Creating a Culture of Learning This Summer

As end of school busyness ramps up to a frenzied pace, it’s hard to imagine that the lazier, slower days of summer are just a few weeks away.  One of my New Year’s Resolutions was to be more intentional in my parenting, and I’m looking forward to the slower pace of summer to implement that resolution even more deliberately. I find it is sometimes so easy to get caught up in the activity of life as my children and I run from one event or task to the next that taking the time to mindfully consider the goals I want to create or the character traits that I want to cultivate in my children get lost in the shuffle of everyday living.  This summer my goal is to create an environment of intentionality in my parenting that hopefully fosters a culture of education, where I continue to model for my children that learning is both a lifestyle and a lifelong endeavor.

I am a firm believer that I am the one who is ultimately responsible for my children’s education.  In partnership with whatever schooling method chosen, I think parents set the tone for their children’s attitudes about learning and education.  As a professional educator, it is my desire not just to assist parents in the education of their children but also to encourage and help empower parents with the tools to create a culture of leaning in their homes.  Summer provides an excellent opportunity to demonstrate for our children a lifestyle of learning.  So my hope is to not only encourage and empower but to challenge you to find ways to incorporate learning into your summer activities.  If we want out children to see learning as a lifestyle then we must work to create a culture of learning in our homes, and this is not just for homeschooling families.  Any family who places a premium on education can participate in these activities.  Keep in mind, our children will definitely pay closer attention to what we do rather than what we say.

Participate in Summer Reading as A Family

IMG_0490One of the easiest and best ways to create a culture of learning in your home this summer is to participate in your library’s summer reading program.  Parents, too!  What better way to model the importance of reading to your children than to read with them.  I always participate in summer reading with my kids, even competing with them to see who can read the most pages.  Most libraries offer also offer prizes for adults.  Last year, I earned a certificate to Climb Nashville and the Country Music Hall of Fame, which provided free, engaging activities for both my children and me.  Don’t underestimate the value of reading aloud as a family.  Begin now making a list of books you enjoyed as a child that you would like to share with your children, and don’t worry about the age.  If you still love Charlotte’s Web as an adult chances are your child will, as well.  My family has set a goal to read To Kill A Mockingbird as a family this summer.  My husband is reading the Hunger Games and Divergent series aloud to my daughter, and I plan to read classic tales like Robinson Crusoe and The Three Musketeers to my son.  Few things bond a family like reading aloud.  Not sure what to read?  Most libraries have a booklist divided by ages and interests.  Email your child’s teacher and get a head start on books she’ll be reading in the coming school year.  Or visit this post for ideas:https://julieannajohnson.com/2018/05/15/summer-reading/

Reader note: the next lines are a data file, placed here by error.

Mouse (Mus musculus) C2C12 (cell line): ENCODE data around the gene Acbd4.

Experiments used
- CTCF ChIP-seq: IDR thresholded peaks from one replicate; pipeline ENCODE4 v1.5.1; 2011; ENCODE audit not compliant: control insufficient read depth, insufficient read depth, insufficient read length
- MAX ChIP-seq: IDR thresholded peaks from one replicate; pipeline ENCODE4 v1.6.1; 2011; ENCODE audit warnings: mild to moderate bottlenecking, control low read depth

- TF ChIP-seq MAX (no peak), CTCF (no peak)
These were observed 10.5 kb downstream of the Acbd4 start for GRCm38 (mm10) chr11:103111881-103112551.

Evaluate Where You Spend Your Time

99DCD5B5-BBD4-4F72-AC75-EC531C85976FI hear you loud and clear!  These ideas sound nice, but I just don’t have the time to read an entire book to my child much less to myself.  According to the New York Times, the average American spends 2.8 hours a day watching television and 50 minutes a day scrolling Facebook.  That’s almost one hour a day on Facebook!  I’m not being critical.  I’m right there with you.  There’s a handy, eye-opening, convicting weekly report my phone sends me that reports, tattles really, the exact amount of time I spend daily on my phone.  Y’all, it’s appalling and what’s worse, it is mindless and unintentional.  Now, I keep a book in pretty much every corner of my house.  When the urge to scroll strikes, I grab a book instead.  If I’m near my kids, we take a five minute time out and read just one chapter from a book or a few pages of a devotional.  I challenge you in a “you go, girl; you’ve got this” way to become more mindful of time wasters and create strategies to build in intentional activities that feed your spirit and that of your family.  I was amazed to find how much time I had when I truly began to keep a tab of the time I wasted.